Thursday, December 30, 2010

Becoming Distinguishable

Are you following the same formula as everyone else?

This week I signed up a new advertising partnership on one of the radio stations I work with.

He is also going to use some other media including at least one other radio station. Each form of paid media is creating their own advertisements.

I had two challenges. First of all, was to distinguish myself in a meaningful way that he would want to spend money with us.

But the second challenge is just as important, and that is to distinguish his business from his competitors.

I have a plan in place and we start January 1st.

For more on this subject, check this out from Drew:

Marketing tip #81: Do you know what they notice?

Posted: 11 Nov 2010 01:46 PM PST

Collegematerials You probably bust a hump (and a decent budget) getting your prospects to notice you.

You study the demographics and know who your target market is. You are an expert in your industry. Your product/service is exceptional. Your marketing materials are professionally produced and tested well with the focus groups.

You got all of the big things right.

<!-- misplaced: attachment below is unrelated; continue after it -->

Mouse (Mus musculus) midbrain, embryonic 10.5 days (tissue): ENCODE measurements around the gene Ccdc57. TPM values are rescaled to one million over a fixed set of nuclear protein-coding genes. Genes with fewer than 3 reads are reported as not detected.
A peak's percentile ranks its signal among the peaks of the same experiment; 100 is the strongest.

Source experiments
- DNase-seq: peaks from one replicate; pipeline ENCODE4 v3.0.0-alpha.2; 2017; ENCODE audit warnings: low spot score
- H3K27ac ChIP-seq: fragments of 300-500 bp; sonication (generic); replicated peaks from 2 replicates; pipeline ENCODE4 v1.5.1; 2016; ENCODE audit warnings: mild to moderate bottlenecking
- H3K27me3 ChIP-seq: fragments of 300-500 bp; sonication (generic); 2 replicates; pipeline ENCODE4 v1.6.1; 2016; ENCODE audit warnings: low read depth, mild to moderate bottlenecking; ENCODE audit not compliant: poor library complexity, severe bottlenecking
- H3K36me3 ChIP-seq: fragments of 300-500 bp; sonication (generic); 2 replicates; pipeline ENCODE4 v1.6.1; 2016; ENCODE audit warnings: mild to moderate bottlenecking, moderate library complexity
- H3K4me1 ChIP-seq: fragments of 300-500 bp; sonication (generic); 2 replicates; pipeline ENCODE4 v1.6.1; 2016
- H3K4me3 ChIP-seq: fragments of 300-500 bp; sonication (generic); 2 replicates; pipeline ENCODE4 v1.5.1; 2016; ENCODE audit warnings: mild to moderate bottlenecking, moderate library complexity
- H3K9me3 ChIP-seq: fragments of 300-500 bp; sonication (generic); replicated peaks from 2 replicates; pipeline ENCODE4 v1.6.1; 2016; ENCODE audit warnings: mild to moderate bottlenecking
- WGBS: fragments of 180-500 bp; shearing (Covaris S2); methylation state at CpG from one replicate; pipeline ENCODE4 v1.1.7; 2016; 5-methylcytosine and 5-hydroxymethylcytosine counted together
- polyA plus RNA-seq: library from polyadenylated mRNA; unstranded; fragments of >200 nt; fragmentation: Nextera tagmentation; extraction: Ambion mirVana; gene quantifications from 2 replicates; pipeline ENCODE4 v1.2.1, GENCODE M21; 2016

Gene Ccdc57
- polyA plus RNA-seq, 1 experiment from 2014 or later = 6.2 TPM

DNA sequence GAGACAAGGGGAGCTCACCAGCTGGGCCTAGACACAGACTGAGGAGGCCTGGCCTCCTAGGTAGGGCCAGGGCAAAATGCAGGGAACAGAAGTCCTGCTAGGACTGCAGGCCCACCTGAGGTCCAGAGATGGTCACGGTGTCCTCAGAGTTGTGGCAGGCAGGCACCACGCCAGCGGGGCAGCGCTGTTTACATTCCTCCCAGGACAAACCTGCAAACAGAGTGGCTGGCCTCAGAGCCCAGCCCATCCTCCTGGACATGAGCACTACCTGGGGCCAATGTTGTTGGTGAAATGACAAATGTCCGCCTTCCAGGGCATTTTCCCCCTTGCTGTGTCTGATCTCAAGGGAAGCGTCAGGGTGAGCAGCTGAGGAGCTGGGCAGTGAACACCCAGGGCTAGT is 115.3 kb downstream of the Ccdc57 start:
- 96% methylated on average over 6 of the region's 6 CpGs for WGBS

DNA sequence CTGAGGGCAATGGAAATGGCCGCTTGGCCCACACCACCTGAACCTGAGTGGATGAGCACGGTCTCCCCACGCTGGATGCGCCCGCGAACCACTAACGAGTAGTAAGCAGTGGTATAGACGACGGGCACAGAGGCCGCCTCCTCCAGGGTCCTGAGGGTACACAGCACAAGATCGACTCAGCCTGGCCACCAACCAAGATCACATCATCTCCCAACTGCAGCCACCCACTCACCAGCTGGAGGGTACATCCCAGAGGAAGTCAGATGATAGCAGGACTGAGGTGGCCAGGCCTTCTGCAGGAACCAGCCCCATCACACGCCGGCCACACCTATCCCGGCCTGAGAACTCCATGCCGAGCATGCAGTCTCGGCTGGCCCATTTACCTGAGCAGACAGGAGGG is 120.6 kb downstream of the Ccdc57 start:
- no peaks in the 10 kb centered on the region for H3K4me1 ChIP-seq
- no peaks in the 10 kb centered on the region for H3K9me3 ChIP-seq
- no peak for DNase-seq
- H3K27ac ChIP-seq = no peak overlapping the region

And you still may have it wrong.

So often, it's not about the big things. It's about the details. The tiny little thing that becomes the deal breaker or the deal maker.

Let me give you an example. My daughter is a high school senior and due to a lot of hard work on her part, a very successful student. As a result, she's being aggressively pursued by many colleges.

The mailbox is bulging every day with stunning four color brochures. She is receiving letters inviting her to bypass the regular application process and guarantees of academic scholarships of significance.

No argument -- all of these things are the right things. But she isn't noticing.

What's she's noticing is that one school seems to hold her in even higher esteem. Because they send handwritten notes. They take the time to attach a personal message on the drama page of their brochure because she's a drama kid. They send postcards telling her what's happening on campus that she might enjoy.

We toss around words like authentic and transparent. But you know what -- it's a lot easier to talk about than it is to actually do. It takes a lot of time to get the little things right. And you have to be able to sustain it.

So here's the question -- what little thing could you do that they would notice? And do you want their business badly enough to commit to doing it?

Sphere: Related Content

No comments: